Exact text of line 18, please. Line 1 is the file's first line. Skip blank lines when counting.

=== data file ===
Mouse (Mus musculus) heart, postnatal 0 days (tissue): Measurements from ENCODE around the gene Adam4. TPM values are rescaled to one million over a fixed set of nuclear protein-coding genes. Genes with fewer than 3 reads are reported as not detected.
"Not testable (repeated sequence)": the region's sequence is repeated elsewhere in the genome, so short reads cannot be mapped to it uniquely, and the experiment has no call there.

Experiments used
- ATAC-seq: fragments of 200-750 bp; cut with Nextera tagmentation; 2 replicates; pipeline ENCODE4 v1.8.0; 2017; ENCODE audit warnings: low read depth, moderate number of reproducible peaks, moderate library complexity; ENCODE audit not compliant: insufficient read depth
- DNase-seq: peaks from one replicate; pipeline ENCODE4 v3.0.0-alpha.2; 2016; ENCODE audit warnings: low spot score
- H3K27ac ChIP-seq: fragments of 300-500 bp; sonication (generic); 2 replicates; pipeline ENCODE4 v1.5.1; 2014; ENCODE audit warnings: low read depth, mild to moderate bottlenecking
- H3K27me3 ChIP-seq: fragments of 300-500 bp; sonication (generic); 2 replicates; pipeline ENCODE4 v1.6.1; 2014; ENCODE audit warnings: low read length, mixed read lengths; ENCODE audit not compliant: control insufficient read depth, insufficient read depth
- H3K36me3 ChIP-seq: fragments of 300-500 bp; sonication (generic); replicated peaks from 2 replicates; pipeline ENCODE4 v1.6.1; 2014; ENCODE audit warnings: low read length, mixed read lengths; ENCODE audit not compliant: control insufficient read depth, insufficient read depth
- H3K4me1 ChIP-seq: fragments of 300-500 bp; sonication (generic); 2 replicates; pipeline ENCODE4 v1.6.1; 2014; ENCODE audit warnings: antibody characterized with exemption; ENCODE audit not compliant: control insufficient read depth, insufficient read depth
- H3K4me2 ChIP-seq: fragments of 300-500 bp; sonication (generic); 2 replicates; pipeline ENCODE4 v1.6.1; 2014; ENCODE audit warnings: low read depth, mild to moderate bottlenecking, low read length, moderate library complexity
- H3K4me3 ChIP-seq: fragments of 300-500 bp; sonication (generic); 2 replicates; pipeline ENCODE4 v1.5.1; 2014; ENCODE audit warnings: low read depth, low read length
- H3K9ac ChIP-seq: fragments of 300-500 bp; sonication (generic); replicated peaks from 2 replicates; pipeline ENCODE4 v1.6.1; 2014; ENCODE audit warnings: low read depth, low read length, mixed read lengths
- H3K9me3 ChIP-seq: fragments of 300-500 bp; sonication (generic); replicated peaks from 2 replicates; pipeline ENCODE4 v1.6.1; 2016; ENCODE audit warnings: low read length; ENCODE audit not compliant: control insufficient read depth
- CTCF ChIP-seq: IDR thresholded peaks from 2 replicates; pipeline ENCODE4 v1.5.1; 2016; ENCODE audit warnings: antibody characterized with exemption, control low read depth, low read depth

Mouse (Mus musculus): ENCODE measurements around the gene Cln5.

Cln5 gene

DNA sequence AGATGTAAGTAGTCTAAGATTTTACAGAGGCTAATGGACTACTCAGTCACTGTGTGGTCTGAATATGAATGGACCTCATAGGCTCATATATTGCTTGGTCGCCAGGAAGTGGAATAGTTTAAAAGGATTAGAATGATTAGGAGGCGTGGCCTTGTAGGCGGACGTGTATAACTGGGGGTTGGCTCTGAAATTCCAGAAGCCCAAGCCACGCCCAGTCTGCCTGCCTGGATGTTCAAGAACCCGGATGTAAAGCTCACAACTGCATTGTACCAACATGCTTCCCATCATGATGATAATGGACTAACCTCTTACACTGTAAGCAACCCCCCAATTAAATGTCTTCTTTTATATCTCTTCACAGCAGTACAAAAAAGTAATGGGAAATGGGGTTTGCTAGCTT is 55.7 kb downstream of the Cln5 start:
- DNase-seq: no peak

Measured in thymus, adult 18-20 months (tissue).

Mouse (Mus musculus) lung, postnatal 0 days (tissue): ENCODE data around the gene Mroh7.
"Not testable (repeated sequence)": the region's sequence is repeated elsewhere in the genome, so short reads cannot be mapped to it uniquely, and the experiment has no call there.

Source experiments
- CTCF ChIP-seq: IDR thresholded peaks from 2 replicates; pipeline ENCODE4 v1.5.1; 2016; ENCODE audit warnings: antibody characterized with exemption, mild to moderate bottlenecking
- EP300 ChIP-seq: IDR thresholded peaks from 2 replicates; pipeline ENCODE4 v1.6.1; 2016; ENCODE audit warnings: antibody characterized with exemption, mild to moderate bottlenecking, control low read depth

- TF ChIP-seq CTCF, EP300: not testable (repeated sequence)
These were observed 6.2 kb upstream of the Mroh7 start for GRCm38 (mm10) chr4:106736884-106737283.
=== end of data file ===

- DNase-seq: no peak